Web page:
For the second year in a row, a Mormon group is asking women to wear pants to church on an upcoming Sunday in mid-December — this time as a show of support for inclusiveness for all.
The first "Wear Pants to Church Day" was held in December 2012 to show solidarity for women's equality. Organizer Nancy Ross said the goal of this year's event is broader: to encourage The Church of Jesus Christ of Latter-day Saints to continue to grow more progressive and inclusive. They are also inviting men and women to wear purple.
The event, set for Dec. 15, is not meant as a protest of church policy, Ross said.
Women commonly wear dresses or skirts to worship services, but the LDS church does not prohibit women from wearing pants to church. Church members are only encouraged to wear their best clothing as a sign of "respect for the savior."
Ross, an assistant professor of art history at Dixie State University in St. George, said her group thinks some people feel excluded at church, including feminists or gays and lesbians.
"We know that there are a number of people that feel marginalized at church and that they don't belong," she said. "We believe everyone is welcome at church."
Ross said she's been feeling a bit marginalized in her local congregation since she started wearing pants every Sunday last March. She said somebody reported her to a regional church leader, which led to a chat with her local bishop. He was kind and supportive, Ross said, but the experience left her feeling disappointed.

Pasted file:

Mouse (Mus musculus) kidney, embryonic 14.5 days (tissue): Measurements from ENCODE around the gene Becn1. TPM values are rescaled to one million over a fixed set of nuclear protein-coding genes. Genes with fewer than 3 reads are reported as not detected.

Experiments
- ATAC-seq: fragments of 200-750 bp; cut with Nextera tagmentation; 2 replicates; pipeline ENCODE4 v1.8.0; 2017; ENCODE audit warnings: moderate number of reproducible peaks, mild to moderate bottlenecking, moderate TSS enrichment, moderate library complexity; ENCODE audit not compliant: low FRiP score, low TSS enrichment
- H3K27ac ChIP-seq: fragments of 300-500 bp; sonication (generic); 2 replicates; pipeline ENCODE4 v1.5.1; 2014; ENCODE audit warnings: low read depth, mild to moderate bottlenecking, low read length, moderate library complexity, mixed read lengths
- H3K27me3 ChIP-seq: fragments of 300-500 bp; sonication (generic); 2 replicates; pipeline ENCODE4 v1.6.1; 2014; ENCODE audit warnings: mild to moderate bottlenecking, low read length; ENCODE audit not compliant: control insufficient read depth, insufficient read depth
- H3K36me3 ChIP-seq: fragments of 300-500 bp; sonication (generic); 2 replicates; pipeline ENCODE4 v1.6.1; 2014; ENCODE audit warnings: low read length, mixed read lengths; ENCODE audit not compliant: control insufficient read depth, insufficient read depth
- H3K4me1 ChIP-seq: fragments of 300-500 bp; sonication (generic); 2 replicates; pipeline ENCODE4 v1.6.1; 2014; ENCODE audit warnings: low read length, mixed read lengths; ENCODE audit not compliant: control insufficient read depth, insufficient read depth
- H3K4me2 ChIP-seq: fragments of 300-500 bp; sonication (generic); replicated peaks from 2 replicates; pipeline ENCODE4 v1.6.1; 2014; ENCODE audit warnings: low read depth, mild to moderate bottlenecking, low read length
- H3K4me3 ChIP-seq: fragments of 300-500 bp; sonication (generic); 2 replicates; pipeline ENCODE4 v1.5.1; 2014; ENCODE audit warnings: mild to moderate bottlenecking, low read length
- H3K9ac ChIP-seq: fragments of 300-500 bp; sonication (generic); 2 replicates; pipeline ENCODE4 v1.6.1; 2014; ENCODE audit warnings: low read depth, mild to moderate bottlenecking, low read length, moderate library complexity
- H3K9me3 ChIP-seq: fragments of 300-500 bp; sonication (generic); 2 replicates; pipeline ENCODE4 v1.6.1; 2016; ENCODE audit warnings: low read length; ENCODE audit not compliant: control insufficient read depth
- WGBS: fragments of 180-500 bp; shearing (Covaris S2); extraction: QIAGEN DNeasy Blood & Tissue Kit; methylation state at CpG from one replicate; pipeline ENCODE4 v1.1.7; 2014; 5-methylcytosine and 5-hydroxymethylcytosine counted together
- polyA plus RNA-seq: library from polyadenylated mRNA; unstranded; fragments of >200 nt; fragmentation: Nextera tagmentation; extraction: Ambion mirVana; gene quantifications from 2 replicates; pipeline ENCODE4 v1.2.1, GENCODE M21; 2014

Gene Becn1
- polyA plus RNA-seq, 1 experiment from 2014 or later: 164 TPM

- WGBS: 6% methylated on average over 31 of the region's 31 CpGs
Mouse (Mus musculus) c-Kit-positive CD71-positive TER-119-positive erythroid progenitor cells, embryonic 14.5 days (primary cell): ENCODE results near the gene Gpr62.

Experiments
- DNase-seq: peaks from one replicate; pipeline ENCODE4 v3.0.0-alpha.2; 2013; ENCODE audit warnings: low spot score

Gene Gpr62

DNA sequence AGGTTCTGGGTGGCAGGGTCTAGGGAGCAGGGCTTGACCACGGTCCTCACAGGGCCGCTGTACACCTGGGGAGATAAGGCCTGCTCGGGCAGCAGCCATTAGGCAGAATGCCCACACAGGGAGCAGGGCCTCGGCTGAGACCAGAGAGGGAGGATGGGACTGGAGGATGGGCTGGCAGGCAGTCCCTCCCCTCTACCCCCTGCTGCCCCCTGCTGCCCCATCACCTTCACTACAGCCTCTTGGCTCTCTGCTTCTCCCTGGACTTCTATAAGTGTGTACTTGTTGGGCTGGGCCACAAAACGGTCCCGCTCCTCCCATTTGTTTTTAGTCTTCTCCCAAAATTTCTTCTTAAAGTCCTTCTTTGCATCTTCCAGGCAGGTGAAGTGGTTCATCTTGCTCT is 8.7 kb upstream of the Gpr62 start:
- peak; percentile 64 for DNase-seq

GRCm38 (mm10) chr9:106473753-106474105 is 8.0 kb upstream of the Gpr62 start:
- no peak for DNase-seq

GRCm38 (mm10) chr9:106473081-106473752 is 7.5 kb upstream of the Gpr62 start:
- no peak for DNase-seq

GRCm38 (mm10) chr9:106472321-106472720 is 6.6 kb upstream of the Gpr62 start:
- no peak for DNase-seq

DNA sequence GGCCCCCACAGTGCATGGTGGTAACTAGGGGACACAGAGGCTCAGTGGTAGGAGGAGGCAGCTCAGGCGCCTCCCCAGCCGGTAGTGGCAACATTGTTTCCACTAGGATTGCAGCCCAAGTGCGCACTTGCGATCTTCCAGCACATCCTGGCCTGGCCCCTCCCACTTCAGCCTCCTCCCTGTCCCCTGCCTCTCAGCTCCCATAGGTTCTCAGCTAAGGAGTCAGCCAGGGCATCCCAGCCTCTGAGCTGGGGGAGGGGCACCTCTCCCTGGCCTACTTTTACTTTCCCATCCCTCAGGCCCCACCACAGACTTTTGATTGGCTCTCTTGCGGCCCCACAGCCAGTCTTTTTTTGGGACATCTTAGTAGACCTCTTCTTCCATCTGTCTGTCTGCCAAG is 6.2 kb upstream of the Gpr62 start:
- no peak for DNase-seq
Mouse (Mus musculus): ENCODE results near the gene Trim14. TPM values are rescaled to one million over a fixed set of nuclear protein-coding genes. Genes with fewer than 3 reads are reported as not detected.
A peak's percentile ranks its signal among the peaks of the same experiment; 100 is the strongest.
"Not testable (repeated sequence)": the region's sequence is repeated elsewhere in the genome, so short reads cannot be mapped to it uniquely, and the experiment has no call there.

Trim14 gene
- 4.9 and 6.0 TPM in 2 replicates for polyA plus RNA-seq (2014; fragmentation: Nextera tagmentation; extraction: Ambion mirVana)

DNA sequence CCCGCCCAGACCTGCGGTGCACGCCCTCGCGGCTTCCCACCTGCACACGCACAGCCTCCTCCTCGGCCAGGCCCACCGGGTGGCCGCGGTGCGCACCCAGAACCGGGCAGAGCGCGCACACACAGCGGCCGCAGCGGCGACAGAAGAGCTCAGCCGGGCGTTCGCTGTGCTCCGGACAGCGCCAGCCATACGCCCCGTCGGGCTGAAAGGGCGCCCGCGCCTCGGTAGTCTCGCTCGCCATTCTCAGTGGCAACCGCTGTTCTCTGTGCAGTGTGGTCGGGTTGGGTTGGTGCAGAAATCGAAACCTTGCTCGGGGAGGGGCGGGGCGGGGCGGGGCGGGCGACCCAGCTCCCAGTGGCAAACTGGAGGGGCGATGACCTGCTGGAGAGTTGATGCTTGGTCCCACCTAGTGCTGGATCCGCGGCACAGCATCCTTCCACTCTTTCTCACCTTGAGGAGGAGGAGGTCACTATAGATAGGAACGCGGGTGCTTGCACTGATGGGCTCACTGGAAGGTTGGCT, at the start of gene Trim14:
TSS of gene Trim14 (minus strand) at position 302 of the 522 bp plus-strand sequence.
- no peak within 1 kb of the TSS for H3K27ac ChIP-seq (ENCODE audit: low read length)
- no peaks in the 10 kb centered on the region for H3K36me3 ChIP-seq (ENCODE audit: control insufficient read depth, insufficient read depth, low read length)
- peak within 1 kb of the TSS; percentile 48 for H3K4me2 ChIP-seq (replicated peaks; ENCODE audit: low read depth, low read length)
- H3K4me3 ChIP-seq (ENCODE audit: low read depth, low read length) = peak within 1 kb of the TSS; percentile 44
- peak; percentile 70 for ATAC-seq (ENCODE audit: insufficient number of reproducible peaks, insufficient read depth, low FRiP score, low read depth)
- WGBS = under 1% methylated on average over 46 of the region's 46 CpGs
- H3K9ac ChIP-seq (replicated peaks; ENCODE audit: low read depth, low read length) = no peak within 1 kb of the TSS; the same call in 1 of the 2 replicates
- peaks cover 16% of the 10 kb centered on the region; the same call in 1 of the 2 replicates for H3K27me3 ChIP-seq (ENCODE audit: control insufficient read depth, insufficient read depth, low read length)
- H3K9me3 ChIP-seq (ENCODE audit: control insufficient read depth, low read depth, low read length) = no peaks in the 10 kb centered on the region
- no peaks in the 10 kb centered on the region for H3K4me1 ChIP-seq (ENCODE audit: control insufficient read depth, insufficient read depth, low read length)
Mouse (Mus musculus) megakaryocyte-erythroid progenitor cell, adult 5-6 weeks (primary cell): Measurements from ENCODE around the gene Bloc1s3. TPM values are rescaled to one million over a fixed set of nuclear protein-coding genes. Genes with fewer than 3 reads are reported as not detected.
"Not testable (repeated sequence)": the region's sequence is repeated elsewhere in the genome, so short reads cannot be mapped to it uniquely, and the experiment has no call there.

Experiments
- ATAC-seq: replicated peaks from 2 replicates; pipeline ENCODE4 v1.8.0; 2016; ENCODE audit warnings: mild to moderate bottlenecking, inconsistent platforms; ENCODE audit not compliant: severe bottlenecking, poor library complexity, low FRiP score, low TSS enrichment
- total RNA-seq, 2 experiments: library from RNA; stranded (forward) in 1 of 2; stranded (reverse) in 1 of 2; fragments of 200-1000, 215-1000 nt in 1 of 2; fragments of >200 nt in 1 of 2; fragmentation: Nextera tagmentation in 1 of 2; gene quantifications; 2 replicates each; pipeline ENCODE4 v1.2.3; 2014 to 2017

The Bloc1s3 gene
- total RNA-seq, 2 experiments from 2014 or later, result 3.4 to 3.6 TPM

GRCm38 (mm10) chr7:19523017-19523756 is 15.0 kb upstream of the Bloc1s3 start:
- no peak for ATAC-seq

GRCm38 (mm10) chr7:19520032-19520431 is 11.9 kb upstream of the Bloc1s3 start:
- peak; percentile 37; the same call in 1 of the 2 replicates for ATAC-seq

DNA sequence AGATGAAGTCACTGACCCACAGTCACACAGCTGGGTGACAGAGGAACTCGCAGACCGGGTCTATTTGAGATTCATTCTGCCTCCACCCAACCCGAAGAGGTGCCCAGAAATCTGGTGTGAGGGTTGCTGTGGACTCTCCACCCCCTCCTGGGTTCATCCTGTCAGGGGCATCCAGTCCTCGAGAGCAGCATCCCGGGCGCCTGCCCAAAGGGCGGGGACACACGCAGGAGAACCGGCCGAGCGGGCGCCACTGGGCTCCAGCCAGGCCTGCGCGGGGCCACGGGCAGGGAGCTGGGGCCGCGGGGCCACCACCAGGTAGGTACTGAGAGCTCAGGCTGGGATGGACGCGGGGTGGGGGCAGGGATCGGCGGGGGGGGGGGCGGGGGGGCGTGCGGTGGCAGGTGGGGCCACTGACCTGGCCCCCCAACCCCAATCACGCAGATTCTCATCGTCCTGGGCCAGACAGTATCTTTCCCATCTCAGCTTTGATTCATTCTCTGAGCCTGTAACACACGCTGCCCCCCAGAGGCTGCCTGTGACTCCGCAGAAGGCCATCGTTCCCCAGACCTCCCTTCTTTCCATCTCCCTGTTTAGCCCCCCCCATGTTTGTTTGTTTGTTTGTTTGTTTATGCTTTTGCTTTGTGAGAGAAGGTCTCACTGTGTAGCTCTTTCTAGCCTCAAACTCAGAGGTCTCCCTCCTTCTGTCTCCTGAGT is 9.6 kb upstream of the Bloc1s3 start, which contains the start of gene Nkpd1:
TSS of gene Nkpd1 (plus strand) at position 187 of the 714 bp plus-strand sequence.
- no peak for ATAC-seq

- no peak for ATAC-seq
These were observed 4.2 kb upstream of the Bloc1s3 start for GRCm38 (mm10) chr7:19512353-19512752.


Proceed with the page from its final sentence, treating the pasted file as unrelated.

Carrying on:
"I'm pushing back against the tiny little box I'm often asked to fit into as a Mormon woman," said Ross, a mother of two. "I feel there are many ways to be a good Mormon woman."
The push for equality by Mormon women's groups has escalated in recent years, fueled by growing online and social media communities that allow LDS women from around the country and world to unite and discuss the causes they want to champion. They celebrated a milestone at a church general conference in April when a woman led a prayer for the first time in the conference's 183-year history.
At the most recent general conference in October, a group pushing for women to be allowed in the church's lay clergy stood in line outside an all-male priesthood meeting and asked to be let in. They were denied.
After the protest, the church issued a statement, saying, ``Millions of women in this church do not share the views of this small group who organized today's protest, and most church members would see such efforts as divisive.''
Women can hold many leadership positions in the LDS church, but they can't be bishops of congregations or presidents of stakes, which include a dozen congregations. The Mormon church has said its doctrine holds that men and women are equal, but in regard to the lay clergy, "The Church follows the pattern set by the Savior when it comes to priesthood ordination," meaning women aren't ordained.
Ross said she and co-organizer Jerilyn Hassell Pool of Oregon didn't want the momentum of the Mormon feminist women's movement to die, so they decided to make sure there would be a second wear-pants-to-church day.
They are promoting the event on their website and on a Facebook page. Ross expects more women to participate this year after seeing there were no repercussions the last time for participants.
"I think people feel a little braver this time," Ross said.
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